By establishing a strategic staffing, recruiting and retention plan, you will ensure your company has the correct number of employees and appropriate skills you need to achieve your sustainable vision and business strategy. Not retaining good employees is costly. The current estimate for the cost of replacing an employee is 1.5 times their annual salary. This figure is arrived at by adding up the cost to recruit a new employee, downtime, potential overtime or temporary employee costs, costs of management time to interview new employees, cost to orient and train the new employee and potential unemployment costs. Good staffing and recruiting involves job descriptions for each position, a standard interview process and an established orientation program for new employees.
Training and organizational development
Good training and organizational development not only ensures you and your employees have the skills needed to accomplish vineyard work, it will also increase job satisfaction, which has been proven to enhance job performance. Safety training is regulated, so it is important to be up to date on the requirements. New practices are constantly being developed for improving winegrape quality and other aspects of sustainable winegrowing, so it is important that you keep informed by reading trade journals, attending seminars and networking with growers in the region, around the state and even in other regions of the United States. Encouraging your employees to grow professionally through education and training will keep them stimulated and performing at an optimum level. The type, level and amount of education and training will vary based on the type of job an employee occupies.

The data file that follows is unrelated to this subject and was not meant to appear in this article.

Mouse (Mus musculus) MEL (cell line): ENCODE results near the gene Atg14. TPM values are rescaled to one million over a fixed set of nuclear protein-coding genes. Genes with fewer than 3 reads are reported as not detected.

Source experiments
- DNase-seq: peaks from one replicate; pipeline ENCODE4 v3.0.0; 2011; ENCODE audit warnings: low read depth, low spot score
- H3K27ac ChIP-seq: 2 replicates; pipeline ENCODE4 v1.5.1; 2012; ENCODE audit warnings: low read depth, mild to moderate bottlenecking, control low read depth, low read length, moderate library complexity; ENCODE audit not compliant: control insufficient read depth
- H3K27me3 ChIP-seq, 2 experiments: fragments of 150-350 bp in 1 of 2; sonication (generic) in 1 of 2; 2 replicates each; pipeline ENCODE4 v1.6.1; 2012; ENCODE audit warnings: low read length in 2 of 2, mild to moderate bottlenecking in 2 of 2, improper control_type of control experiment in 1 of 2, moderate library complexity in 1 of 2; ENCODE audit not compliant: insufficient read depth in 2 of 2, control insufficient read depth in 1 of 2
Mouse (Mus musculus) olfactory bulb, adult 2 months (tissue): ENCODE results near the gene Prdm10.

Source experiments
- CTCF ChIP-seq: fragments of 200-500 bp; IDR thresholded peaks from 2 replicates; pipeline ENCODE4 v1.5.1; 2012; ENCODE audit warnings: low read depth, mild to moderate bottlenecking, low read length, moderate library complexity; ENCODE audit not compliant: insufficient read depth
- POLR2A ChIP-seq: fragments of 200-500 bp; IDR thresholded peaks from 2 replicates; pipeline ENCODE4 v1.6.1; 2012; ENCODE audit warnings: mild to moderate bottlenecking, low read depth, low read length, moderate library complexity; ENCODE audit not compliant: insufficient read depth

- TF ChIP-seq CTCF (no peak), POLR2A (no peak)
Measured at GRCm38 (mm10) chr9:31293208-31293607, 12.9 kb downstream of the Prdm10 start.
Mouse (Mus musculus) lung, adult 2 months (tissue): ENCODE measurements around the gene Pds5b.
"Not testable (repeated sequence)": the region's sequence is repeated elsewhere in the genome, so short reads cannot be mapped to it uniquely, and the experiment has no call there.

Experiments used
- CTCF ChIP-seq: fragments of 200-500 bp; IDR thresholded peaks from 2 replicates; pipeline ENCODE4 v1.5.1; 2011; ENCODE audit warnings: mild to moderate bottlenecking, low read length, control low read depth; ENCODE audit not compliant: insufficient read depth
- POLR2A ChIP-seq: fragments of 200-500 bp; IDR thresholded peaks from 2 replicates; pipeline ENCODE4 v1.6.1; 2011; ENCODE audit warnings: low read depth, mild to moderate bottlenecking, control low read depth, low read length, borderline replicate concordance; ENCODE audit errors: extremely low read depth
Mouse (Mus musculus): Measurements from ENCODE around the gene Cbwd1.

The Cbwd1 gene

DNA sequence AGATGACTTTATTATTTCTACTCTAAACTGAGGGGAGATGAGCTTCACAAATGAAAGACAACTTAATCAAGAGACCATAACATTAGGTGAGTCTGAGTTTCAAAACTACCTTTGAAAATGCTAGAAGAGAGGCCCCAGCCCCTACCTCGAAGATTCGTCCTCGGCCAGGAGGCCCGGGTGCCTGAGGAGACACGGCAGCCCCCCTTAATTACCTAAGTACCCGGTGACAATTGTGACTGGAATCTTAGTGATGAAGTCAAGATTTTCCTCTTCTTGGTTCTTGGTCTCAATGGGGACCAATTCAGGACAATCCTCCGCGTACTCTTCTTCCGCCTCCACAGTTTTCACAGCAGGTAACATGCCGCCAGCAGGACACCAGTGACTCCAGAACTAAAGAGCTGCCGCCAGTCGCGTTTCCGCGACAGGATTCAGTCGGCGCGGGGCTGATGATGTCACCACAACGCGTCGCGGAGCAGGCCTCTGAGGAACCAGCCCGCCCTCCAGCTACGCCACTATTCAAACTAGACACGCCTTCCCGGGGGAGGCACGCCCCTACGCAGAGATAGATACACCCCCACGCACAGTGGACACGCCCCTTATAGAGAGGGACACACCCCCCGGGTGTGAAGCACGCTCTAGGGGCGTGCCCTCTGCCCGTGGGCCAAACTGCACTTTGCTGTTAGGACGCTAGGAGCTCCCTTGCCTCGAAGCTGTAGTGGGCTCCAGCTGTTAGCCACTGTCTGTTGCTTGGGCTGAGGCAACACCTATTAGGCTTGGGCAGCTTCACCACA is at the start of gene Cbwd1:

Establishing clear and positive employee relations policies and practices creates a more positive company culture and also decreases your exposure to legal liability issues. Moreover, it will create an open and more relaxed working environment. It is important to have regular employee meetings to encourage good and open communication. A documented job performance system that describes how employees will be evaluated for job performance, and what will occur if there are discipline issues, is highly recommended, as is a documented grievance process. The importance of a recognition program for employee job performance, years of service and safety record has already been mentioned.
Compensation and benefits
Employee recognition may or may not include a monetary bonus. The purpose of an employee recognition system is to recognize employees for contributing to the overall business strategy of the company. Contributions come in many forms such as good work ethics, good safety performance, customer service, length of service, teamwork or community service. Recognition might include praise, a gift certificate, a team outing, a bonus or salary increase and/or promotion. Health benefits are another form of compensation. There are many ways to compensate employees and some good books have been written on the topic.3
Social equity, the third “E” of sustainability, is complex and challenging to implement well. However, doing it well will likely mean the difference between a successful sustainable business compared to one that never reaches its full potential or even fails. I have just scratched the surface of this topic but hopefully provided some food for thought along the way.